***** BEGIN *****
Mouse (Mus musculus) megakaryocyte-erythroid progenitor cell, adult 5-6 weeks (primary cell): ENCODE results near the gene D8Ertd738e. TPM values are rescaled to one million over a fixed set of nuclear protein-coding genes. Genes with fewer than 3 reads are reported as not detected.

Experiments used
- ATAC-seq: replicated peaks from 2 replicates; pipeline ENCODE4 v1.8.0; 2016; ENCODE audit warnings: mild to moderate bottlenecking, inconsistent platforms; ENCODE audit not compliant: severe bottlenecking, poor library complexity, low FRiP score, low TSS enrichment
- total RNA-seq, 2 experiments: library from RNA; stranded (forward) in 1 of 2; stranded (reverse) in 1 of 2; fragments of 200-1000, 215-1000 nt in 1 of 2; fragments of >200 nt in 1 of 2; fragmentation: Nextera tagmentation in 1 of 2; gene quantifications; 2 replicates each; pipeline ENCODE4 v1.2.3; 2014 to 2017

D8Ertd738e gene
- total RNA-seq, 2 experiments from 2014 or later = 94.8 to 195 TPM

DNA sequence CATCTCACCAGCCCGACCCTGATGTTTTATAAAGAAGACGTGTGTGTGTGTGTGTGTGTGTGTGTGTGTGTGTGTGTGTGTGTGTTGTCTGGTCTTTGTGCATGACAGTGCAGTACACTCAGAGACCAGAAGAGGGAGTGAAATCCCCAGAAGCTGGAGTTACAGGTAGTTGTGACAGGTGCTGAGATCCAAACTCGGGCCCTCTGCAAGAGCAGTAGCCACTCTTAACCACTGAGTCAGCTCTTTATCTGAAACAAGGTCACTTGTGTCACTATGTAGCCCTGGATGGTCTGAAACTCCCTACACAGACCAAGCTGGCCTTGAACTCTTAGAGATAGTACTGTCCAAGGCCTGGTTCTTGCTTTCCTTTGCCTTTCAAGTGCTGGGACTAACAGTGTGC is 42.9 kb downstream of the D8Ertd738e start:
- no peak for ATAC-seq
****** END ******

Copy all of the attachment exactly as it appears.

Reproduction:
Mouse (Mus musculus) megakaryocyte-erythroid progenitor cell, adult 5-6 weeks (primary cell): ENCODE results near the gene D8Ertd738e. TPM values are rescaled to one million over a fixed set of nuclear protein-coding genes. Genes with fewer than 3 reads are reported as not detected.

Experiments used
- ATAC-seq: replicated peaks from 2 replicates; pipeline ENCODE4 v1.8.0; 2016; ENCODE audit warnings: mild to moderate bottlenecking, inconsistent platforms; ENCODE audit not compliant: severe bottlenecking, poor library complexity, low FRiP score, low TSS enrichment
- total RNA-seq, 2 experiments: library from RNA; stranded (forward) in 1 of 2; stranded (reverse) in 1 of 2; fragments of 200-1000, 215-1000 nt in 1 of 2; fragments of >200 nt in 1 of 2; fragmentation: Nextera tagmentation in 1 of 2; gene quantifications; 2 replicates each; pipeline ENCODE4 v1.2.3; 2014 to 2017

D8Ertd738e gene
- total RNA-seq, 2 experiments from 2014 or later = 94.8 to 195 TPM

DNA sequence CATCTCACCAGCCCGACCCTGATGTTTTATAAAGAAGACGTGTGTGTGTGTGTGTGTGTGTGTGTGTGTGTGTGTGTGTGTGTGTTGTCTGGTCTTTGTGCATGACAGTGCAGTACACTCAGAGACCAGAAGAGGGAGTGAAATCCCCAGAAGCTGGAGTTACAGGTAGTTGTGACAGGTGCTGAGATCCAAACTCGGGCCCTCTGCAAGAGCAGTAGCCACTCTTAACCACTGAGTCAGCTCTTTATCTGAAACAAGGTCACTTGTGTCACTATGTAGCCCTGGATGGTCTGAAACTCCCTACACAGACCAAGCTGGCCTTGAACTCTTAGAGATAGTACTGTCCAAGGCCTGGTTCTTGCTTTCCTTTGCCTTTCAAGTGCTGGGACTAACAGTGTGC is 42.9 kb downstream of the D8Ertd738e start:
- no peak for ATAC-seq